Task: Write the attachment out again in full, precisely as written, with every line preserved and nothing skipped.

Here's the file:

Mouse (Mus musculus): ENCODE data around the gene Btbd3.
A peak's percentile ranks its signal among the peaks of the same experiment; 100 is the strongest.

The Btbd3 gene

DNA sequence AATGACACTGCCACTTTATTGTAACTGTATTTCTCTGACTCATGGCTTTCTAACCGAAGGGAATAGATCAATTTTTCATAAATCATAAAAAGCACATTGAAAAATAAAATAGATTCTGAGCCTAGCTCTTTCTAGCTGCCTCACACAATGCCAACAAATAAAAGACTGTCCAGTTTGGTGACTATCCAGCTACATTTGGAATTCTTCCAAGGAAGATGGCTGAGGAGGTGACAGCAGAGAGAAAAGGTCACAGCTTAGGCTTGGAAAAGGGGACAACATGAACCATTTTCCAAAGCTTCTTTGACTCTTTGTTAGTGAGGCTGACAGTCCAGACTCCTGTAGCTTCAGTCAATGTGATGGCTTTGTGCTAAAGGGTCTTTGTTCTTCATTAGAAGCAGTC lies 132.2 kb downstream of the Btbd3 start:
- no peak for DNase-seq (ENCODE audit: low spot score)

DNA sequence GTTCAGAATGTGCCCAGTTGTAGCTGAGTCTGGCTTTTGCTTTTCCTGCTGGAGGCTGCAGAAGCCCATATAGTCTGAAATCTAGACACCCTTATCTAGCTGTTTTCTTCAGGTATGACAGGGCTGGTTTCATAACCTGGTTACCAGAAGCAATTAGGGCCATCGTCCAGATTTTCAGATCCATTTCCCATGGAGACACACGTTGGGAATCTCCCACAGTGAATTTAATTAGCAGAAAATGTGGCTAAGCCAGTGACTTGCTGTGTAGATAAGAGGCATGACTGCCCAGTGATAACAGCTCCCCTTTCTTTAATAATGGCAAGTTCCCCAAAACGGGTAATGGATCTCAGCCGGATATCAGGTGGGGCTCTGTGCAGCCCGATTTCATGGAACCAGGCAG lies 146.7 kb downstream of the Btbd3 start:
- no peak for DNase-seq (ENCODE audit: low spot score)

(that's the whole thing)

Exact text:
Mouse (Mus musculus): ENCODE data around the gene Btbd3.
A peak's percentile ranks its signal among the peaks of the same experiment; 100 is the strongest.

The Btbd3 gene

DNA sequence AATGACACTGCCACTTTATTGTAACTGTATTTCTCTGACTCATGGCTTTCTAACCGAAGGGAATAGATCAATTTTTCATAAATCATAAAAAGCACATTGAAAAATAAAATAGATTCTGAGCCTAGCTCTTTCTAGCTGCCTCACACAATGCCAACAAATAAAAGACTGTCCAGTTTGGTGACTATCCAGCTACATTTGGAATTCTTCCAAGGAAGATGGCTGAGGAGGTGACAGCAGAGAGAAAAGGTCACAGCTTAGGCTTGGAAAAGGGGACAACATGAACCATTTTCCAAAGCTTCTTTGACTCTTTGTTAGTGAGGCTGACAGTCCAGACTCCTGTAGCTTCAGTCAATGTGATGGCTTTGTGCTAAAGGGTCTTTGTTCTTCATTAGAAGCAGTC lies 132.2 kb downstream of the Btbd3 start:
- no peak for DNase-seq (ENCODE audit: low spot score)

DNA sequence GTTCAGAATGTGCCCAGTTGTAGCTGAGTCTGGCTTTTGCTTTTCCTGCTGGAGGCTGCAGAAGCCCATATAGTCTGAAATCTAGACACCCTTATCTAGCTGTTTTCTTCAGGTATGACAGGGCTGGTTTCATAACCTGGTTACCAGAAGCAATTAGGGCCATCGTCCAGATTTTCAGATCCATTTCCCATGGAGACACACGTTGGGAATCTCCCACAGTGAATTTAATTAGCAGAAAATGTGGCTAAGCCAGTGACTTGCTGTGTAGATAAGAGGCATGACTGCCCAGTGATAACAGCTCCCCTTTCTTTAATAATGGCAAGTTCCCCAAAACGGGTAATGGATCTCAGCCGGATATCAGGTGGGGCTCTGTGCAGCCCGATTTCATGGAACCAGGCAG lies 146.7 kb downstream of the Btbd3 start:
- no peak for DNase-seq (ENCODE audit: low spot score)